US Secretary of State Antony Blinken must not move forward with accepting Israel into the visa waiver program, a group of 15 Democratic senators wrote.
This is because Israel is not expected to fully meet all the conditions by the deadline, according to a copy of the senators’ letter received by Walla on Thursday.
Blinken and Secretary of Homeland Security Alejandro Mayorkas, who also received a copy of the letter, must announce by September 30 that Israel meets the conditions for joining the program.
Senior American and Israeli officials claim that at this stage the plan is for Blinken and Mayorkas to make an affirmative announcement and move forward with the process.
In mid-July, Israel and the United States signed a memorandum of understanding that defined the conditions for Israel’s entry into the program – which was a significant step forward in accepting Israel.
In the two months since then, Israel has implemented a pilot program, during which the US State Department and the Department of Homeland Defense monitored how Israeli authorities apply the new procedures toward Americans of Palestinian or Arab origin.
Senior Israeli officials say that in the last two months, 12,000 Americans of Palestinian origin who live in the West Bank have entered Israel under the new procedures. In addition, several thousand Palestinian-Americans who live in the US and who landed at Ben-Gurion Airport entered Israel and also benefited from the new procedures.
It is estimated that about 50,000-70,000 Americans of Palestinian origin live in the West Bank.
The letter was initiated by Sen. Chris Van Hollen, and was also signed by senators Brian Schatz, Tom Carper, Tammy Duckworth, Dick Durbin, Martin Heinrich, Ed Markley, Jack Reed, Bernie Sanders, Elizabeth Warren, Peter Walsh, Jeanne Shaheen, and Tina Smith.
"Serious concerns" over waiver program
The members of the group, who received several briefings from the State Department in recent months regarding the progress of Israel’s entry into the visa program, wrote that they still have “serious concerns” regarding the move.
The senators wrote that the agreement signed by Israel and the US in July stipulated that Israel would operate a single visa system for all American citizens, only starting on May 1, 2024, long after the September 30 deadline, when it must meet all American conditions.
Additionally, the senators argued that American-Palestinians living in the West Bank would have to go through a “two-step process” of entering Israel and not just a one-step process. This violates the principle that the Biden administration established, according to which there should be reciprocity between the treatment of Israeli citizens when entering the US, and the treatment of American citizens when entering Israel.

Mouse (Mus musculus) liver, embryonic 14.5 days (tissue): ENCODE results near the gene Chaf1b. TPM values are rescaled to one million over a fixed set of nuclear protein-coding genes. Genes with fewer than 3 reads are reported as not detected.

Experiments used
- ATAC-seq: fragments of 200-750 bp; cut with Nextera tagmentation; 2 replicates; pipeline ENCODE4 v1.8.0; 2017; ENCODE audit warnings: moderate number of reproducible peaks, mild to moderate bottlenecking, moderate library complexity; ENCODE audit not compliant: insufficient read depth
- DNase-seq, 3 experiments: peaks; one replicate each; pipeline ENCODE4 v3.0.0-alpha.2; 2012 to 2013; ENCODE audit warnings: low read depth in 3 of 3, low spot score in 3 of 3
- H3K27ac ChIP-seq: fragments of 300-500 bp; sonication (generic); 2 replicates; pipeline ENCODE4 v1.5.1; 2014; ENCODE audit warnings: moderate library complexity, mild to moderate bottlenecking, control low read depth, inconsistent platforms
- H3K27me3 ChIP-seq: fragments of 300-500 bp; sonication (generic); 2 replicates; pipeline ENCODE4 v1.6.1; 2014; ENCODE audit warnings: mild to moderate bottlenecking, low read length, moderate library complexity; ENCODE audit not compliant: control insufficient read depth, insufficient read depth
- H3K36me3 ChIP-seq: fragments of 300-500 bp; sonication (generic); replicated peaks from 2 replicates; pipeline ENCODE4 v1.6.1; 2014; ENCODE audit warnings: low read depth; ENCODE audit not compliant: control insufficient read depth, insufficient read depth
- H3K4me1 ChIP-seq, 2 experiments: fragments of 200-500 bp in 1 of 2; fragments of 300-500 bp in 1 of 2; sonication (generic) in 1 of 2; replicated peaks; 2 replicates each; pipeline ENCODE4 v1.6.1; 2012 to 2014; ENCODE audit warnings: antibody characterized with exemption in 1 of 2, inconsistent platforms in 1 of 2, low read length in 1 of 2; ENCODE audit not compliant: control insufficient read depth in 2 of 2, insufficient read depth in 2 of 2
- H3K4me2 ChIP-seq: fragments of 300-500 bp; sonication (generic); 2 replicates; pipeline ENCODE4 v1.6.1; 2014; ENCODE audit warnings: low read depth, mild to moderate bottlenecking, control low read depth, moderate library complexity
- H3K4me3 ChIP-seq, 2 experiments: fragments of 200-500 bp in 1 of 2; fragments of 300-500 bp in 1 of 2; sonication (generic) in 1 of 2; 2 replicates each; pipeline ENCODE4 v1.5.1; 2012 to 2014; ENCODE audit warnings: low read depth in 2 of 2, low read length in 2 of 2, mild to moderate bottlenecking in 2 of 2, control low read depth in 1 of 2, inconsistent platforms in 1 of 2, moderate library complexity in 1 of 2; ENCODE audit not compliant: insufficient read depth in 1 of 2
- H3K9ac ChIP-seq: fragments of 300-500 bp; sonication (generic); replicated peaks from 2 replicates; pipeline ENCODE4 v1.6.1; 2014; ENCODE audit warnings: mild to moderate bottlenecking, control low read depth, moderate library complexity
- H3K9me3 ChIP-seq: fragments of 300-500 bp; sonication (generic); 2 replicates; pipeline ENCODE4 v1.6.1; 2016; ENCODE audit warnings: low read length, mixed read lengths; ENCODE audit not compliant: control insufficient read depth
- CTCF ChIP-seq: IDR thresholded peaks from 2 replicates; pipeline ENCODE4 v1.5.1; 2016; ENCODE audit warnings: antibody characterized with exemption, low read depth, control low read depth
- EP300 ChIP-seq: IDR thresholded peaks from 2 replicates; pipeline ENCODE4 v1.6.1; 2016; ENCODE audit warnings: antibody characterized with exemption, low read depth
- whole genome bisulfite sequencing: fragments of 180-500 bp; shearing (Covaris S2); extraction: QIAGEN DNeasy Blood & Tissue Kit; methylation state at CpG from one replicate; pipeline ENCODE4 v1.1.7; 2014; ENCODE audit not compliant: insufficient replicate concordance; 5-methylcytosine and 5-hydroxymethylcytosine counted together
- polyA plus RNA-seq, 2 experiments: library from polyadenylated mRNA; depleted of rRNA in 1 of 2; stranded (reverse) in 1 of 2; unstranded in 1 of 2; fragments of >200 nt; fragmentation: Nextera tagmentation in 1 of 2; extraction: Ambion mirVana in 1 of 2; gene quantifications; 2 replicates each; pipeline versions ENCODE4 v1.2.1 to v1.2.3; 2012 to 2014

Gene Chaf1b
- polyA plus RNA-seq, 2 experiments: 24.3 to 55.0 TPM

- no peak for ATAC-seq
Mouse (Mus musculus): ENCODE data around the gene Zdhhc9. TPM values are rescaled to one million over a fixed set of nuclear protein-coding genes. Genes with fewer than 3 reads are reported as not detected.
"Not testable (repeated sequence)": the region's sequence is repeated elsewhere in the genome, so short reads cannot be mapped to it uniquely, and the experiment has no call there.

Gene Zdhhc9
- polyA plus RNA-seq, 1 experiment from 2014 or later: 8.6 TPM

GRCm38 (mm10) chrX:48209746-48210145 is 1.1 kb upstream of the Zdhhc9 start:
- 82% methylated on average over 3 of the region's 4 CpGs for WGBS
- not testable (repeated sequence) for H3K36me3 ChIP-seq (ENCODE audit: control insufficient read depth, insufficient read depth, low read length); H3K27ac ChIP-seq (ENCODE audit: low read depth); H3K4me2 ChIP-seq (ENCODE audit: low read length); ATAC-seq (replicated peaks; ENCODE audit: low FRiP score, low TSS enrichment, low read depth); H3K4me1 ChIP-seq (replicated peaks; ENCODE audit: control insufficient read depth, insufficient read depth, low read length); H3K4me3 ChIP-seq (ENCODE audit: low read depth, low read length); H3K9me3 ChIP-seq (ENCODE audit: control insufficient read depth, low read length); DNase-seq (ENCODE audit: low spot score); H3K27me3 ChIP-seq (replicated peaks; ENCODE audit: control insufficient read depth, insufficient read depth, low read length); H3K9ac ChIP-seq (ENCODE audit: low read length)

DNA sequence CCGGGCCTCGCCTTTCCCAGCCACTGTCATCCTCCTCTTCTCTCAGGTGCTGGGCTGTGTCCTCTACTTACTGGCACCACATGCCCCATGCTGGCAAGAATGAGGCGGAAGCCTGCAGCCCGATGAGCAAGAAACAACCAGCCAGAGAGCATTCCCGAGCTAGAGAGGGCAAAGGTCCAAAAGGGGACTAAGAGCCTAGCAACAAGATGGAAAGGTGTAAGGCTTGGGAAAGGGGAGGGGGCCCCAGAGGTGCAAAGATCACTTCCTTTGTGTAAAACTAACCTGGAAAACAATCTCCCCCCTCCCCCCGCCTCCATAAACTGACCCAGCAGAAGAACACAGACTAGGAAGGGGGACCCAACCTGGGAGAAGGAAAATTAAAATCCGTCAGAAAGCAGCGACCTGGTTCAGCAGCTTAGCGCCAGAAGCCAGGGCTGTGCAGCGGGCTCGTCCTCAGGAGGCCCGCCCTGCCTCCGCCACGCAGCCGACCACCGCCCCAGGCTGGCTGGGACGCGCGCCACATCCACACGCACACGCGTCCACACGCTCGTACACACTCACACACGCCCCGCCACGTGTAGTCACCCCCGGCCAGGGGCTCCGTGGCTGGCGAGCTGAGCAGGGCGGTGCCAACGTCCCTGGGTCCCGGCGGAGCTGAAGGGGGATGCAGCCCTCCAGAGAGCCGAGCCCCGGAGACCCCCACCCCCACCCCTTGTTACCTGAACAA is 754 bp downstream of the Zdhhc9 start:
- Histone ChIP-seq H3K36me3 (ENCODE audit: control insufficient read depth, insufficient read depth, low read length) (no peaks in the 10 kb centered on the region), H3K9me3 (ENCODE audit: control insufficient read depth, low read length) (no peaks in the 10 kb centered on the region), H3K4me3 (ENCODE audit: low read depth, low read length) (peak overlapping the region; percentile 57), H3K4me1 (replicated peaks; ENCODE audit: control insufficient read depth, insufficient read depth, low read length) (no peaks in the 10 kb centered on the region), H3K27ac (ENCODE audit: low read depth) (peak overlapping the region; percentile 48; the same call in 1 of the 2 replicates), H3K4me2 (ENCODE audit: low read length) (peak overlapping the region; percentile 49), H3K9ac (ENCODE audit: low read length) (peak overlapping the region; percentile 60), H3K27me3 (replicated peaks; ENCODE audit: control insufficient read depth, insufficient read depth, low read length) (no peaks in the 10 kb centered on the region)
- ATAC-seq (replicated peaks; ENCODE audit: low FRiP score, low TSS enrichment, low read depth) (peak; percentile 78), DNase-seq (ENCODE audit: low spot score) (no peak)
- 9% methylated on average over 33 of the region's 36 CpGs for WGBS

“There is no section of American law that states that a country that enters the visa waiver program can discriminate between groups of American citizens for the first few months of the year, just because that country undertakes to treat all American citizens equally in the remaining months of the year,” the senators wrote to Blinken.
The senators also added that if Israel cannot fully implement the reciprocity conditions of the visa exemption program by September 30, “it can use the following 12 months to make sure that it fully implements them.”
During the briefings that the senators received from the Biden administration, they were informed that if Israel is not included in the visa exemption program now, it will be much more difficult to do so next year. This is because it’s not clear if Israel will be able to meet the threshold according to which less than 3% of visa applications are refused. This year Israel managed to meet this threshold.
“It would be a violation of the law if we accelerated the entry of a country into the visa exemption program in a certain year even though it did not meet a basic condition, just because it is not clear whether, in the following year, it will be able to meet another basic condition,” they wrote.
The senators added that according to reports they receive, Americans of Palestinian origin who live in the West Bank cannot enter Israel with their cars and those who land in Israel are not allowed to rent a car at the airport.
“If the United States acts according to the principle of reciprocity, it will mean that certain groups of Israelis – such as those living in the settlements – will not receive permission to rent cars when they arrive in the United States or will receive different treatment from other Israelis,” the senators wrote.
The senators also called on Blinken to make sure that Israel fully meets all the conditions before it is included in the visa exemption program and not after the move has already started.
“Although we hope that Israel will meet all conditions in the future, its entry into the visa exemption program cannot come at the expense of the principle of equal treatment for all Americans and the principle of reciprocity,” they wrote.
The senators wrote to Blinken that they would like to have a phone call with him as soon as possible to discuss this issue.